The seventh annual workshop of New Directions in Palestinian Studies (NDPS) to be held at Brown University on March 6–7, 2020. As detailed below, the theme title “Who Owns Palestine?” addresses a wide range of issues ranging from the political economy of land markets to the epistemological ecologies of territorial rights and contestations over historical narratives.
As with all NDPS workshops, proposals that put Palestinians at the center of the analysis are encouraged. We seek explorations of Palestinian experiences of different historical periods and locations—past and present, urban and rural, throughout historic Palestine and outside it—from the perspectives of various academic disciplines, as well as practitioners such as lawyers, urban planners, and artists.
Venue: Watson Institute, McKinney Conference Room
This workshop invited papers on the past, present, and future of ownership and on what it means to “own” Palestine. On the material level, the use and distribution of immovable property in the context of gender, generation, and class relations pre-date colonial rule and structure the different struggles against settler colonialism. For Palestinians within historic Palestine, private land ownership is the primary form of wealth and a perceived barrier (albeit, often ineffective) against expropriation. For Palestinians who have been expelled or displaced, property ownership can bring stability and belonging as well as political fragmentation and social conflict. All of these processes have consequences on what it means to be Palestinian and to have a right to Palestine. On a discursive level, Palestine’s religious importance and strategic location has made it a laboratory for competing trans-national visions of civilizational, religious, and political futures since at least the nineteenth century. Notions of ownership are thoroughly enmeshed in contested practices of naming, drawing, mapping, archiving, digging, and performing Palestine. Changing academic frameworks of knowledge production also thrust the question of ownership into new domains of disciplinary power.
NDPS welcomed paper proposals on a wide range of questions, including: Can Palestinians own Palestine under a regime of absolute private property? How does the right to own force the Palestinians, like other indigenous peoples, to prove ownership on the occupier’s terms? As the Palestinian Authority’s attempt to survey, register, and privatize unfolds, how is the relationship between ownership, social struggles, and wider collective territorial questions changing? What are the possibilities and limits of knowledge production shaped by these legal, political, and economic imperatives? How is ownership represented and claimed beyond documents and legal institutions?
Format and Logistics
The 2020 New Directions in Palestinian Studies (NDPS) workshop called for papers that creatively engage these and the myriad other questions about ownership. The workshop format facilitates intellectual exchange via pre-circulated papers, brief presentations, and extended discussions in panels over a two-day period. Invited senior and mid-career scholars usually chair panels and/or participate in discussions, while most presentation slots are reserved for younger scholars.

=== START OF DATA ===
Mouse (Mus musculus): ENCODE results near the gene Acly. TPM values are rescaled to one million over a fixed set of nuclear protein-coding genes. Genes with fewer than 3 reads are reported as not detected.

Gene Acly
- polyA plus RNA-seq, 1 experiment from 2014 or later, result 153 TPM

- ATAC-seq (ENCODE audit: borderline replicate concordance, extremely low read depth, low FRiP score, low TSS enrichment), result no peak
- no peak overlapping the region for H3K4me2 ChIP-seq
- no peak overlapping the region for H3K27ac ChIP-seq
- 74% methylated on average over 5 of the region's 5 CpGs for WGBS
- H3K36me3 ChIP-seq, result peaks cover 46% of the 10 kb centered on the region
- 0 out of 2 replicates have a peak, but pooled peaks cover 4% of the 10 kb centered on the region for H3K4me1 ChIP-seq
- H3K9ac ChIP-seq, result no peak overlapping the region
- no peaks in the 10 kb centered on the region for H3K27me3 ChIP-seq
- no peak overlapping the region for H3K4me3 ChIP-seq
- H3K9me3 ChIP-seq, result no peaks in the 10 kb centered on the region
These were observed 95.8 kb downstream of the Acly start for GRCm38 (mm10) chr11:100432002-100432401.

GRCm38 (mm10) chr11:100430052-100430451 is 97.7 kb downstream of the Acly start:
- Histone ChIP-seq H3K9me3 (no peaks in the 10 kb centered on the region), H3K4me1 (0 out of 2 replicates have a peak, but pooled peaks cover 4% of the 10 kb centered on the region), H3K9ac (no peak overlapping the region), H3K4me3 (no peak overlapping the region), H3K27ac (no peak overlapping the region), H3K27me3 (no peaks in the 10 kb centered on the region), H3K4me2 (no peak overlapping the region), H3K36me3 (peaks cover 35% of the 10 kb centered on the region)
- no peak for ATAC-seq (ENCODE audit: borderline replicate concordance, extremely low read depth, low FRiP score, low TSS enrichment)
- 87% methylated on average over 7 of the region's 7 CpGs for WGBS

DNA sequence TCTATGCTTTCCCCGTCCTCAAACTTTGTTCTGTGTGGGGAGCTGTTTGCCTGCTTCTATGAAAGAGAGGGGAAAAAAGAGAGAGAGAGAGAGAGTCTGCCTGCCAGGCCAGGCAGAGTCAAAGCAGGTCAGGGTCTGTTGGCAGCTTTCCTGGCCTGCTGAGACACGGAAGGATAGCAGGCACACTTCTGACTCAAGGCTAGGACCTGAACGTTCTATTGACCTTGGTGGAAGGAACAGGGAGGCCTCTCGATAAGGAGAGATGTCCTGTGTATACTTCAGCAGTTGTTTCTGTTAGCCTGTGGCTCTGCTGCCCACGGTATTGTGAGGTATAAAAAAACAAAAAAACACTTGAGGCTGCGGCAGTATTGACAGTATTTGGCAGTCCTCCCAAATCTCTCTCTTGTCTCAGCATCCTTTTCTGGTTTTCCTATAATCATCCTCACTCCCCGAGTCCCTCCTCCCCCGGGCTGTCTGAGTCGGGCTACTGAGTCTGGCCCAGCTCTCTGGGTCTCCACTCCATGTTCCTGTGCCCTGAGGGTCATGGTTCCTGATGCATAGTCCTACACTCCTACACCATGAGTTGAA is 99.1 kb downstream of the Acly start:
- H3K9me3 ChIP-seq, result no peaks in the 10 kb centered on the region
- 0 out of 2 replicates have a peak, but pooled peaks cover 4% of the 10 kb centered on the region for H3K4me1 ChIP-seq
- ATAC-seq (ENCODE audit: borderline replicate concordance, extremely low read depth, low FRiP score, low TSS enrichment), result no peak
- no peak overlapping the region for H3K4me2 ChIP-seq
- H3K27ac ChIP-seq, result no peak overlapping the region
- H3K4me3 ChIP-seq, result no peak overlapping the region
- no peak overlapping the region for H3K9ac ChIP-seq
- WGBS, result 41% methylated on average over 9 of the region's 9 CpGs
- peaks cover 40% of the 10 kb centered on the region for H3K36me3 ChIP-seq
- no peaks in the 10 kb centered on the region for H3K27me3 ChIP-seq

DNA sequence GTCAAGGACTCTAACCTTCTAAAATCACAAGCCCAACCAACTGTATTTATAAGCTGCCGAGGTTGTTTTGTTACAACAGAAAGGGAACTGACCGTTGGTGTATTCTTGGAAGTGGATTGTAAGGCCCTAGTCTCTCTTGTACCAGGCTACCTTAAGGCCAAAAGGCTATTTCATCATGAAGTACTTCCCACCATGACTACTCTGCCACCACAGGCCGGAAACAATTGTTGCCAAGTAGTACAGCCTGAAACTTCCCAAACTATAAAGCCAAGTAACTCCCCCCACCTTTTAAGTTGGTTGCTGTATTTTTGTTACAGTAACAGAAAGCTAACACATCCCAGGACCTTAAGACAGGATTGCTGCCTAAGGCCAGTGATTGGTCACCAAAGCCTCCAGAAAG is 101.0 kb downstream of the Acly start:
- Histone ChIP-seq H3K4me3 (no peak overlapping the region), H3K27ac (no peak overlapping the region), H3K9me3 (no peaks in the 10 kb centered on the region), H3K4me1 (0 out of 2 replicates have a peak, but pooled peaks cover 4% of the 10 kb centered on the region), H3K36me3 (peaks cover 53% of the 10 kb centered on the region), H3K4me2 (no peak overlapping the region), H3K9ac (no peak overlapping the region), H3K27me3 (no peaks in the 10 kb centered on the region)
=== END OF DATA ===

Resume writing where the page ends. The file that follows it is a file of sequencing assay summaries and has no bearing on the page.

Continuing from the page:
Proposals of approximately 500 words were submitted along with a brief CV before November 4, 2019. Selected participants were notified by November 14 and asked to submit a full-length paper of 4,000–7,000 words by 10 February 2020 for pre-circulation. Panels were organized around themes that emerged from the papers. All paper presenters are expected to give NDPS first right to publication. We plan to publish selected papers either as double-blind refereed articles in the Jerusalem Quarterly and the Journal of Palestine Studies or as an edited volume in the NDPS open-access book series with the University of California Press.
Middle East Studies at Brown will reimburse reasonable travel expenses and two nights lodging (three nights for those coming from overseas) for paper presenters and discussants. For those traveling from abroad, please keep in mind that reimbursement is possible only for those entering the United States on a Visa Waiver Business (VWB) or B-1 visa. Please direct any questions to firstname.lastname@example.org.
Over the past generation, the field of Palestine and Palestinian studies has grown rapidly, attracting some of the best and brightest scholars. NDPS provides a platform for new lines of inquiry that seek to decolonize, globalize, and de-exceptionalize knowledge production about the Palestinians. Launched in 2012 as a research initiative of Brown University’s Middle East Studies program, NDPS is dedicated to supporting the work and careers of emerging scholars through annual workshops, an endowed post-doctoral fellowship, and a book series.
NDPS workshops—“Palestinian Homes and Houses: Subjectivities and Materialities” (2019), “The Shadow Years: Material Histories of Everyday Life” (2018), “The Politics of Archives and the Practices of Memory” (2017), “Approaches to Research on Palestinian and the Palestinians” (2016), “Political Culture and the Culture of Politics” (2015), and “Political Economy and the Economy of Politics” (2014)—have earned a reputation for frank and rigorous discussions that bring together three generations of scholars. Ultimately, the discussions consider the intellectual, ethical, and moral stakes of new research agendas in Palestinian Studies and the political spaces they open and foreclose.